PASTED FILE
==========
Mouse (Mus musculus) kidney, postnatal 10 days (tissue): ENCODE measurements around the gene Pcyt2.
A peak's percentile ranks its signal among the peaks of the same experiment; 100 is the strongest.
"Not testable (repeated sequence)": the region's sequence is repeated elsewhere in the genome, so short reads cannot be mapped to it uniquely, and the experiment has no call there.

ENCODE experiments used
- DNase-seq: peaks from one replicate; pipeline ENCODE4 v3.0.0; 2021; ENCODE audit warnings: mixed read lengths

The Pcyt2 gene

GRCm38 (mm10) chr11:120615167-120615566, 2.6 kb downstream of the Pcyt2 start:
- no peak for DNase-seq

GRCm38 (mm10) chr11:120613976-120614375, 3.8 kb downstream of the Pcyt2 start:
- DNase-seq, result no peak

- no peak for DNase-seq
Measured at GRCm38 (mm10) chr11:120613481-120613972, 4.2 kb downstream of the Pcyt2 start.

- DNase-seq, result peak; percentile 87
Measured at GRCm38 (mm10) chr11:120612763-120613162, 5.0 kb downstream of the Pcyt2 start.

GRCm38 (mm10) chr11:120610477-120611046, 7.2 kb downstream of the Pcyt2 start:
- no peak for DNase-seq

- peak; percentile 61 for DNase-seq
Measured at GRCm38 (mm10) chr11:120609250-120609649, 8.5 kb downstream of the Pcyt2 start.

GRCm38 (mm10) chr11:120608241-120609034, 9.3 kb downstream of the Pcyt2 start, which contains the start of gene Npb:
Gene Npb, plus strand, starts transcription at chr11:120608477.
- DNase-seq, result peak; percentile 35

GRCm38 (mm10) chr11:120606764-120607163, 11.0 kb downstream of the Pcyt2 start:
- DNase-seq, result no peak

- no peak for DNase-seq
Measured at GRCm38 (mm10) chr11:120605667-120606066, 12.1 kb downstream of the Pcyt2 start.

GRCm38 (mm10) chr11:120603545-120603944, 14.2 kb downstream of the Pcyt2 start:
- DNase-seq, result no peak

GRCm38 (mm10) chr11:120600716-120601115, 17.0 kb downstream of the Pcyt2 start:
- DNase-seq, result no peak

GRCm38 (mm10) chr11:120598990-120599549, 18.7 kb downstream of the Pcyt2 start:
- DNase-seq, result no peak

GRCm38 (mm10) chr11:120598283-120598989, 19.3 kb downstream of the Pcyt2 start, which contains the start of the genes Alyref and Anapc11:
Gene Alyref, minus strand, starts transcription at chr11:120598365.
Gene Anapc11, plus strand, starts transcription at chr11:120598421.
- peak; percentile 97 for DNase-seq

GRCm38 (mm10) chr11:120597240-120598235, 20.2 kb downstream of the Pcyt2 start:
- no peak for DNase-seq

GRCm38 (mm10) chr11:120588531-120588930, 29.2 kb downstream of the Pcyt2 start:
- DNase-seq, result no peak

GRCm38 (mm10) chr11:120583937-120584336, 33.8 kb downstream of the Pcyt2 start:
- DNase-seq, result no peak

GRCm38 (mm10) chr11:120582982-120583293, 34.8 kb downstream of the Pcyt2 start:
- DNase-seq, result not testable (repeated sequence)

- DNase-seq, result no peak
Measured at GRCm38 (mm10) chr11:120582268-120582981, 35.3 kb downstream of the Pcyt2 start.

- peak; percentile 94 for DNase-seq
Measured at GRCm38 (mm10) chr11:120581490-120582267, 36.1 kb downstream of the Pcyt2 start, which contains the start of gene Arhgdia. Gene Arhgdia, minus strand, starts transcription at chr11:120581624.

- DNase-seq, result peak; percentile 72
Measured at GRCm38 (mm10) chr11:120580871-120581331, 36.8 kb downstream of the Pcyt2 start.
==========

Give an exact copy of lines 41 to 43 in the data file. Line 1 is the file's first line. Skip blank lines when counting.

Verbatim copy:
- DNase-seq, result no peak

GRCm38 (mm10) chr11:120582982-120583293, 34.8 kb downstream of the Pcyt2 start:
- DNase-seq, result not testable (repeated sequence)